8. bob_p

    bob_p Member

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    Do we know how this battery system will degrade over time? Will the degradation be uniform? Or is it possible much of the degradation might be isolated to individual bricks (and possibly individual batteries)?

    If the much of the degradation could be isolated to individual bricks or batteries - that could help to extend the life of the battery systems, and reduce the risk of getting a bad battery system if there is a possibility to do quick battery swaps.

    Is there anything published so far about how the Model S battery system performs and degrades?
     
  9. Robert.Boston

    Robert.Boston Model S VIN P01536

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    On the Roadster, Tesla sometimes replaces a "sheet" in the battery. Presumably the Model S uses a similar modular approach.
     
  10. iridium

    iridium Member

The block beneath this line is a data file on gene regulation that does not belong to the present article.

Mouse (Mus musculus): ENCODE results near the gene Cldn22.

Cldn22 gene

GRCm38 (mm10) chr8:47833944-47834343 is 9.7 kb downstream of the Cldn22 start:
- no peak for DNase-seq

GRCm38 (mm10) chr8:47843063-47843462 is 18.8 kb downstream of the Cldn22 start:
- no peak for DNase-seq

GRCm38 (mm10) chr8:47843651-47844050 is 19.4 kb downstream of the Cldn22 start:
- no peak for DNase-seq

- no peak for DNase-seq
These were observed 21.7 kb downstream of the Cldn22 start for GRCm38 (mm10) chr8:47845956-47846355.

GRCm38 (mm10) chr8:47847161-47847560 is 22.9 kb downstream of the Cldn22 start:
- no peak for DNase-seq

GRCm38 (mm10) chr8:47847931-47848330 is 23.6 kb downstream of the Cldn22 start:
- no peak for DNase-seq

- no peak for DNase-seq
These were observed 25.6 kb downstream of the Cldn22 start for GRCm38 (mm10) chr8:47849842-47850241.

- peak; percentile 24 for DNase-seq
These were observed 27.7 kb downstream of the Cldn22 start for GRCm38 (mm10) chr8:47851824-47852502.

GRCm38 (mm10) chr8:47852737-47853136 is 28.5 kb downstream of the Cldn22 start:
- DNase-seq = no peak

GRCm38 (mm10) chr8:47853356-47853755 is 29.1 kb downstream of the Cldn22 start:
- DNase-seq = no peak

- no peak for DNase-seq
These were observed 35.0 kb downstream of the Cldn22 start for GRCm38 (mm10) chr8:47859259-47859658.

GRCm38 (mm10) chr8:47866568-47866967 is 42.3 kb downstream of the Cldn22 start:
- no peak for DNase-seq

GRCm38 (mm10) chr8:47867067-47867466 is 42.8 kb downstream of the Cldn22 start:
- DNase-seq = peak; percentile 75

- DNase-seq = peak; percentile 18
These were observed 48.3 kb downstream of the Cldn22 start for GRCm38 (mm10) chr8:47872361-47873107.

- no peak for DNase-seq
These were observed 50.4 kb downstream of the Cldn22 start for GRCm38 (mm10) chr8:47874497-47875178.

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    A few things I recall from chatting with a sales rep a while back. First, all of the battery packs weight the same, even if they have to add ballast. This is so the car weight is the same from crash testing. Second, the different between the 230 and 300 mile packs is chemistry... everything else is the same.
     
  11. tomanik

    tomanik Member

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    I've seen this comment posted before and I find it hard to believe that they need to crash test the car because it weighs differently. Even if they did you would think dropping 10 to 15 percent in weight for the smaller pack vehicle would be worth the efficiency gain for Tesla. Guess we will se in a couple of months when the 60kwh and 40kwh versions come out.
     
  12. ckessel

    ckessel Active Member